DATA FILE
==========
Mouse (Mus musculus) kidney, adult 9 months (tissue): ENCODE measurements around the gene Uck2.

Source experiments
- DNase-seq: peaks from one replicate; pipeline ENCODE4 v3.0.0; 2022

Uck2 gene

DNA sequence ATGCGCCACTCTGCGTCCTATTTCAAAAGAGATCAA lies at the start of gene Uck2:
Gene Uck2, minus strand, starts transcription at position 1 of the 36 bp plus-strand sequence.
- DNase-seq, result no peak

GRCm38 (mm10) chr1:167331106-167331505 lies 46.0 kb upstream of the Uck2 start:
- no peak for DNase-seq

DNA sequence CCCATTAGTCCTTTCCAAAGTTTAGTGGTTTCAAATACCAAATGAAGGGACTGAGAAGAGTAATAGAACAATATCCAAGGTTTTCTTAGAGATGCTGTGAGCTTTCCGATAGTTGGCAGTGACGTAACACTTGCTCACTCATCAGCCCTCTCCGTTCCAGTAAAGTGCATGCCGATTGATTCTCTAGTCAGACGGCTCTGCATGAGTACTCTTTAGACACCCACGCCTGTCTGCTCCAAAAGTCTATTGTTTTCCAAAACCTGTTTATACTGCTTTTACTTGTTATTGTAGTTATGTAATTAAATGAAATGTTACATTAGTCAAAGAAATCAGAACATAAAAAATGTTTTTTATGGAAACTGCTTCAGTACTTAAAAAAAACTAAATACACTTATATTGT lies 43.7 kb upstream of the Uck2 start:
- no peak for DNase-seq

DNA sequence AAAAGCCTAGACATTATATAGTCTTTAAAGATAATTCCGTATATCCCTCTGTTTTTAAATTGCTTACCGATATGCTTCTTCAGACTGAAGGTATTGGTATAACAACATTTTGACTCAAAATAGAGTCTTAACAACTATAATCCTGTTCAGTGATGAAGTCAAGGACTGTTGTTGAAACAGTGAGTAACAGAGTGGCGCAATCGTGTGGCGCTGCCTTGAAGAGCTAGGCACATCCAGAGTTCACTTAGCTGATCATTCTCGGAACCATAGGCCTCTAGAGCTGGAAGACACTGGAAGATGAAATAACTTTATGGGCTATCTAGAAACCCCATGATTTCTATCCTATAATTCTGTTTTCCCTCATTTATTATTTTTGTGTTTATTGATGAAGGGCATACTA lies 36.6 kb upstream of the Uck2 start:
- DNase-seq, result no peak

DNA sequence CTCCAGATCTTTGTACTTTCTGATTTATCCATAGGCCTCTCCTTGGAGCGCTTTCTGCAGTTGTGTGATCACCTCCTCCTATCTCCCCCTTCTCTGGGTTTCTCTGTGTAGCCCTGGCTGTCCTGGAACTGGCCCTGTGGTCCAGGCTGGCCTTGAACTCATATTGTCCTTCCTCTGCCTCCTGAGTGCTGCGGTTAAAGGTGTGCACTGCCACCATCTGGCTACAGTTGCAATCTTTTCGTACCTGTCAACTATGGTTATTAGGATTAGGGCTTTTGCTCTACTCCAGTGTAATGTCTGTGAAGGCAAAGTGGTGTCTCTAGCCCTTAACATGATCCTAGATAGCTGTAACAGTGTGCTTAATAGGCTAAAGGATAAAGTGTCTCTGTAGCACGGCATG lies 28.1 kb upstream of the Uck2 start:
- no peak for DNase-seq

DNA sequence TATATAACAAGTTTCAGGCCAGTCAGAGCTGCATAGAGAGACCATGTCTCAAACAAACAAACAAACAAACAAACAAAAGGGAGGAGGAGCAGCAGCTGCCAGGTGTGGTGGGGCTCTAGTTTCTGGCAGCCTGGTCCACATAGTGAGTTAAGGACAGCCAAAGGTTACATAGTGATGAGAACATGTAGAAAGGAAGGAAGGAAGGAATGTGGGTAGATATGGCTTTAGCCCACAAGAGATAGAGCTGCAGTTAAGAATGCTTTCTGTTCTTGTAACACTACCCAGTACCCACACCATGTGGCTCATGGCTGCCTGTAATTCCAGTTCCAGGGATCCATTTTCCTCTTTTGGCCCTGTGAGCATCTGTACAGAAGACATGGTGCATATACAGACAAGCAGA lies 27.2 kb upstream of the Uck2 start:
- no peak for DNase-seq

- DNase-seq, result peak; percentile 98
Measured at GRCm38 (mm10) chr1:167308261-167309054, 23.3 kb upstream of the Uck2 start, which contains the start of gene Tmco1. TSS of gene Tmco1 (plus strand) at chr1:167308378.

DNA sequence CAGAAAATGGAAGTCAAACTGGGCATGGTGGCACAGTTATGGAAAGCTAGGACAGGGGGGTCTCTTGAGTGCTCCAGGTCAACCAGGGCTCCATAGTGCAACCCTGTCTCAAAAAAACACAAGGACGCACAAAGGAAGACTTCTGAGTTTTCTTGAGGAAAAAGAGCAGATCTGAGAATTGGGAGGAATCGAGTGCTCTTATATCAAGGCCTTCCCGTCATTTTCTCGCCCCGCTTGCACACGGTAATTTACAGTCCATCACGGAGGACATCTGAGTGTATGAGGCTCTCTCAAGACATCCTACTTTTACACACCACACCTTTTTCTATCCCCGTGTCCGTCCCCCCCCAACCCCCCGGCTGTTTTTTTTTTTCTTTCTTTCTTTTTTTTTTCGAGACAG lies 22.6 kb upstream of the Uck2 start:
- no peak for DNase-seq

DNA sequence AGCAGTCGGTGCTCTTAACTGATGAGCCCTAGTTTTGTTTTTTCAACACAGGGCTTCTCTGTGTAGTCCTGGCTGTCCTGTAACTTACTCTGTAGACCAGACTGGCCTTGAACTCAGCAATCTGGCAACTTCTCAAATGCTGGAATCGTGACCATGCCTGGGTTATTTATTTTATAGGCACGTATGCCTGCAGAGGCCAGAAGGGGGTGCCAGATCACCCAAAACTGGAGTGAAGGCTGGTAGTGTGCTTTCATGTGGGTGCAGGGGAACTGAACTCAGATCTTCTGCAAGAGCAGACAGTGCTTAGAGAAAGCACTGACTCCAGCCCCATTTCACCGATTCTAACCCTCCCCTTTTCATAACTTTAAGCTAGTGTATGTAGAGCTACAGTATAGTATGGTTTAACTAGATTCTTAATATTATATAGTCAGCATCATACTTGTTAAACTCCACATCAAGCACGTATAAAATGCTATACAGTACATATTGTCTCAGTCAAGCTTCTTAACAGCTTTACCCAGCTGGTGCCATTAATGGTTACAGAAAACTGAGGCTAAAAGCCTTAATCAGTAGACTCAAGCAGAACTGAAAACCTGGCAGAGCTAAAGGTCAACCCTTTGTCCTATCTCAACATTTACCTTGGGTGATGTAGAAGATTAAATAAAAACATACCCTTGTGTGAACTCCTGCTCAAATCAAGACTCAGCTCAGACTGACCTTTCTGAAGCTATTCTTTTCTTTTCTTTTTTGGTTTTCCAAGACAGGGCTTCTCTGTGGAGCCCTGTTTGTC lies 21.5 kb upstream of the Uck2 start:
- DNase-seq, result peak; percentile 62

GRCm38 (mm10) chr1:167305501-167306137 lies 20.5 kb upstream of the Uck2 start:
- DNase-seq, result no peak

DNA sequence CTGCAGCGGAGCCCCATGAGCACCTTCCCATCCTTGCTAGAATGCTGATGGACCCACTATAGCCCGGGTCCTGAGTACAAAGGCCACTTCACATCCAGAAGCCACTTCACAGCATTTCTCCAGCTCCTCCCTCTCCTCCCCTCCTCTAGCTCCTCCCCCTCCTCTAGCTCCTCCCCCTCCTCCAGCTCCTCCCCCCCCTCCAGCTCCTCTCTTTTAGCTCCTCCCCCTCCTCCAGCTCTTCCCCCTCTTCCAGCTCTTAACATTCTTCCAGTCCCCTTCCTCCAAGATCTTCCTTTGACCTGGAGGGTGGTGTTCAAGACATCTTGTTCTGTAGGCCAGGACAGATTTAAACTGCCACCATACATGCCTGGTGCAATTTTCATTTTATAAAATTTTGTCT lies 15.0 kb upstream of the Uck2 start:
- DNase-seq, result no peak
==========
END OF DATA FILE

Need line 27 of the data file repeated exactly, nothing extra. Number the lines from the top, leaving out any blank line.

- DNase-seq, result no peak